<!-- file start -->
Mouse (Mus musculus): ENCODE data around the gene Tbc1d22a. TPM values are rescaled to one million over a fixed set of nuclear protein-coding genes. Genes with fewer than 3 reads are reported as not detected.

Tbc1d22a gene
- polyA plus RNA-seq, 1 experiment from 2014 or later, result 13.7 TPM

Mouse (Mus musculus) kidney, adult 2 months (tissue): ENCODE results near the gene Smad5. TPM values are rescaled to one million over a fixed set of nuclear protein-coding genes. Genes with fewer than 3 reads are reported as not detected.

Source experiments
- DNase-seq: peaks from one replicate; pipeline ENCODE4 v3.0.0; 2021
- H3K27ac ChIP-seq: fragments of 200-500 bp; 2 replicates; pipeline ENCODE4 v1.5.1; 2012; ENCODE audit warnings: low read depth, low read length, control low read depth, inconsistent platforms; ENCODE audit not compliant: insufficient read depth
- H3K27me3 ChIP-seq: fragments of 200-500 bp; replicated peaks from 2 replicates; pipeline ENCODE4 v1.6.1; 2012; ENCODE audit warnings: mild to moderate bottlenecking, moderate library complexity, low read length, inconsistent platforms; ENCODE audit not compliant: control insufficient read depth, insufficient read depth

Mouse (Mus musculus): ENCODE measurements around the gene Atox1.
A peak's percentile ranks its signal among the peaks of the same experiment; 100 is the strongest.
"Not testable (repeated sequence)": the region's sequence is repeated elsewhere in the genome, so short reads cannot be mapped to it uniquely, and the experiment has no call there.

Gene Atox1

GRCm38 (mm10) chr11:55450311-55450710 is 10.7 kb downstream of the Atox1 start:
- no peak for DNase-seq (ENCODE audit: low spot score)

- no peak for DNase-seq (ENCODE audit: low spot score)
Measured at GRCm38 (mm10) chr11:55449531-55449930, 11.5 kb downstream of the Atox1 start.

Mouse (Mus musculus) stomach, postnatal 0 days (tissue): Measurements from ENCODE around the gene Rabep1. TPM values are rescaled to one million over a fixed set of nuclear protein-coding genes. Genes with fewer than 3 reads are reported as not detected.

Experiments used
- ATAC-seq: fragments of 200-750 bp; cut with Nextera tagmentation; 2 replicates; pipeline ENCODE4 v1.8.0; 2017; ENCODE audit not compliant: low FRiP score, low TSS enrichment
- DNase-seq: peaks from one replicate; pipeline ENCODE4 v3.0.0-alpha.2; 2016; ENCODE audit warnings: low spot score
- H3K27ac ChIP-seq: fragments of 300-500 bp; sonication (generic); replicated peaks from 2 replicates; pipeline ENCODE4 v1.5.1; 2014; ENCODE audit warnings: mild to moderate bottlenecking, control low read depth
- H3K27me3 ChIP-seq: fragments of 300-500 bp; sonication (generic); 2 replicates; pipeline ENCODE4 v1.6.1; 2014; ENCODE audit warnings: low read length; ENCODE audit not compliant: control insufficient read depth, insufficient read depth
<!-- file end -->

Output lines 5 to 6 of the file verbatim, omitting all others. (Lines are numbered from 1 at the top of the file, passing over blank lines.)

Source experiments
- DNase-seq: peaks from one replicate; pipeline ENCODE4 v3.0.0; 2021